We are pleased to welcome Charlotte Blease, PhD as our newest Keane OpenNotes Scholar. Her background is in philosophy and interdisciplinary health research. Her work focuses on the ethics and relational benefits of note sharing, including therapeutic benefits to patients. Charlotte is also interested in how access to visit notes empowers the most vulnerable health users, including those from demographic groups at greater risk of health inequities. She is a founding member of the Society for Interdisciplinary Placebo Studies and is affiliated with Harvard’s Program in Placebo Studies. Charlotte is the author of 60 papers spanning philosophical and ethical aspects of healthcare and medical internet research.
How did you first learn about OpenNotes?
A few years ago I read about OpenNotes in a popular book about medicine. There was a chapter on what Tom Delbanco and Jan Walker had done in establishing this incredible movement in the practice of medicine. My mind was blown. They really are rock stars in the healthcare field. We’re so far from this kind of transparency at home in Northern Ireland. I still have to phone my doctor within a certain time frame and can’t make an appointment more than 2 weeks ahead, never mind accessing my clinical notes online. So I was really excited to read about what OpenNotes was accomplishing in the U.S.
A few years later, I connected with Cait DesRoches, and we worked on a number of surveys together, largely focused on how clinicians feel about AI. She has been a terrific mentor. As has Sigall Bell with whom I collaborated on an article entitled “Patients as Diagnostic Collaborators.” Eventually, I got to meet the whole OpenNotes team, which was thrilling. I thought, “This is it! This is actually OpenNotes. This is where the magic happens.”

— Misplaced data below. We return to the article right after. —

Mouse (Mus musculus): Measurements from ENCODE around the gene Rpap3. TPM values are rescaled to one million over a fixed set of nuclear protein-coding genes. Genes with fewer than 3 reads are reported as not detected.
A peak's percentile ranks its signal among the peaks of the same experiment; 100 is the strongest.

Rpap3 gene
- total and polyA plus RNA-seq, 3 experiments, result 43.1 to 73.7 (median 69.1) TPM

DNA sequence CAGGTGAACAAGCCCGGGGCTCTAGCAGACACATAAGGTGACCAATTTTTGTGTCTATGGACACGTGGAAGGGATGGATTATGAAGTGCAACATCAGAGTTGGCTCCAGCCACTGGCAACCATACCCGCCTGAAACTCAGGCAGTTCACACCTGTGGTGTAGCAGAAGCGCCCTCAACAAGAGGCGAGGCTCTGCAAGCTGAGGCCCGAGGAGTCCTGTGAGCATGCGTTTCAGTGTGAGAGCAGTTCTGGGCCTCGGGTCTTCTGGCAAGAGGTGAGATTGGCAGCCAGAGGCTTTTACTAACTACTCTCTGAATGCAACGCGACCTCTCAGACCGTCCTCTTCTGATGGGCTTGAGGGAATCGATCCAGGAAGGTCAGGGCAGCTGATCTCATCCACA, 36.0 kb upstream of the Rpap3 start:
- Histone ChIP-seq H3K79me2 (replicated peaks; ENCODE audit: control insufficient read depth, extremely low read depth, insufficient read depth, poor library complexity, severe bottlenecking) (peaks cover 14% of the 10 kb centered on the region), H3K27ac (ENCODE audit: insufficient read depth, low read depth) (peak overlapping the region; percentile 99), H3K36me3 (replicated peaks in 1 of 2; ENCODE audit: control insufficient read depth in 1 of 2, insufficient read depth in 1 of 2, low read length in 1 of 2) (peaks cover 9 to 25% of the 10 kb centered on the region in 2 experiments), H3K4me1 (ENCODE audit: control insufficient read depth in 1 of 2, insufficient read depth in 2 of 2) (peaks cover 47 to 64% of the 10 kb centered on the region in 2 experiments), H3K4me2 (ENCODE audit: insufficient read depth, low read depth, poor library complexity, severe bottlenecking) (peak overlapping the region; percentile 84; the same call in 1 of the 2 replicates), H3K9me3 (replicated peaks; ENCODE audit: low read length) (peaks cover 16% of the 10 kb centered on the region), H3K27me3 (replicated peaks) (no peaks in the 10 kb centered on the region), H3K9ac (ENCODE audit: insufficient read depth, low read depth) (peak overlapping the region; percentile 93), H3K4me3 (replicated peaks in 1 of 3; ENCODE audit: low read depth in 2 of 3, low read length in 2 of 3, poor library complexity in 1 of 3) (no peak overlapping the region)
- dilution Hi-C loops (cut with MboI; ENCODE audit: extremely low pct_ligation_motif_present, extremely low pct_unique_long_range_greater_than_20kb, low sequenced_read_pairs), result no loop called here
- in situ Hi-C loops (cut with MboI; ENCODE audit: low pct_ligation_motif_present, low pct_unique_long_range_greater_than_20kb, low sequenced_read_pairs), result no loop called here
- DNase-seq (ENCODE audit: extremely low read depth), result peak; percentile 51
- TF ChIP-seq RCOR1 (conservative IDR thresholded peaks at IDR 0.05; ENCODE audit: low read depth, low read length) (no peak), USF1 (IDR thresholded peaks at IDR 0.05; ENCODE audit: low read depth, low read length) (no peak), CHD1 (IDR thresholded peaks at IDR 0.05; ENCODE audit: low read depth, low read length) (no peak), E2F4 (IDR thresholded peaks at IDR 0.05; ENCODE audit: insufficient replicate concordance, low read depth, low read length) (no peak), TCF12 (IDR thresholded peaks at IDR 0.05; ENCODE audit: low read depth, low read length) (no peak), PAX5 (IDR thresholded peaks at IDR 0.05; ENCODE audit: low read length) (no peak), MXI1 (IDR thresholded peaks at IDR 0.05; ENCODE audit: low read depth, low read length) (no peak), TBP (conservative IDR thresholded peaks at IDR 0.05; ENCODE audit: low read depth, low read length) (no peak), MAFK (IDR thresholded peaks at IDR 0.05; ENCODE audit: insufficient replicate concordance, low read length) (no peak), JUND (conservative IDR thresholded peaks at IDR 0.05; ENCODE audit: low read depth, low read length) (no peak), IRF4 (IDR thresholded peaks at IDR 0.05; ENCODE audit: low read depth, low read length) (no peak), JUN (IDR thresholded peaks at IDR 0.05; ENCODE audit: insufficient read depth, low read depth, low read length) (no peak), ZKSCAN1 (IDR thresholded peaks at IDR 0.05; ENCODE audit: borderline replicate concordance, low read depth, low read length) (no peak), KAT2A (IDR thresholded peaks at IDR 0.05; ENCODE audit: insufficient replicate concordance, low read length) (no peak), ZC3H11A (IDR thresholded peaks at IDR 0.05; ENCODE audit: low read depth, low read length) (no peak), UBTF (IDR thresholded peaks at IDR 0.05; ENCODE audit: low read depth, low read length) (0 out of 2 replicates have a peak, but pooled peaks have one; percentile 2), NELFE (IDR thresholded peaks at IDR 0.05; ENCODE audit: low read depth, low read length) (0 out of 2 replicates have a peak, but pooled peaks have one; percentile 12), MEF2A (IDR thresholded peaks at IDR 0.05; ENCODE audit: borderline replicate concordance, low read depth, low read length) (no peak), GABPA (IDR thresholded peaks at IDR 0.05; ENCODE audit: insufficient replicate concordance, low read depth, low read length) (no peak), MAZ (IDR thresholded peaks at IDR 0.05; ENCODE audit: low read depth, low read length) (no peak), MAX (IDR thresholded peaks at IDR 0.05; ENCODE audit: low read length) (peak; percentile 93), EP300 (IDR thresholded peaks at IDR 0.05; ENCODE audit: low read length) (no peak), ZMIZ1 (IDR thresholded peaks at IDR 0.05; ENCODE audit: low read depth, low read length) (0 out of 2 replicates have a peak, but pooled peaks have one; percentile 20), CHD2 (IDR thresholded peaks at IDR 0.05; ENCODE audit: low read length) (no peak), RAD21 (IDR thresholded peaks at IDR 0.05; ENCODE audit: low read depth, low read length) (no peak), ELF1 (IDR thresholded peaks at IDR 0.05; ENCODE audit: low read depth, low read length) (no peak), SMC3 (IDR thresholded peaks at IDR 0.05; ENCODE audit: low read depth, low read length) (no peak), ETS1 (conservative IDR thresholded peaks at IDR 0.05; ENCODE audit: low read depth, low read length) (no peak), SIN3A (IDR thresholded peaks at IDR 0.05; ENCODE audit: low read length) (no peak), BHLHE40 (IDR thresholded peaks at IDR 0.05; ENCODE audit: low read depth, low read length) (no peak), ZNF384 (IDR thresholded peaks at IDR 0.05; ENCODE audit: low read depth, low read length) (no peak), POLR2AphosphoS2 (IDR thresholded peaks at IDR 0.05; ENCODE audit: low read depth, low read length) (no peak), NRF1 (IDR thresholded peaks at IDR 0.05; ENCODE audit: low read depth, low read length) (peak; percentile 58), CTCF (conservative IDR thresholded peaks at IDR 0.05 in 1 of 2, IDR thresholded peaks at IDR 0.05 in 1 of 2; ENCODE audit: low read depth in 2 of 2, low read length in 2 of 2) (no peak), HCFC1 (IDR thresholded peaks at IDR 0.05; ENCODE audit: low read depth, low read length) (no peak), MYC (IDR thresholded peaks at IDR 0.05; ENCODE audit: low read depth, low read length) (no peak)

How did you become a Keane OpenNotes Scholar?
While I was working with Cait, we talked about how exciting it would be to collaborate further, and she brought this opportunity to me. I was immediately on board. OpenNotes is a perfect fit for me as an interdisciplinary health researcher. My background is in philosophy, but after a few years of teaching, I recognized that while a philosophical perspective was valuable it was also too narrow to tackle some of the real-world problems that I wanted to explore. From philosophy of science, I found my way into placebo research, which I pursued for seven years, and I loved it. Placebo researchers are a very diverse group – psychologists, neuroscientists, doctors, psychotherapists, acupuncturists, historians, and medical ethicists. And I was working with Ted Kaptchuk who knows Tom really well. The connection between placebo research and OpenNotes might not be obvious, but both research activities are about culture change in healthcare; they are patient-centered. They are value-driven whilst also being scientifically and intellectually rigorous, and they both have the potential to change lives profoundly for the better. For me, it was a natural transition.
What are you the most excited about working on this year?
There are three projects I’m keen to explore. The first regards ethical evaluations of OpenNotes. We sometimes say, or hear others say, “It’s the right thing to do.” And I want to think more critically about that. Why is it the right thing to do? Does it increase equitable care? Does it increase patient autonomy? Does it, in fact, reduce harm? These are some of the questions I think it is important to ask and explore on a deeper level.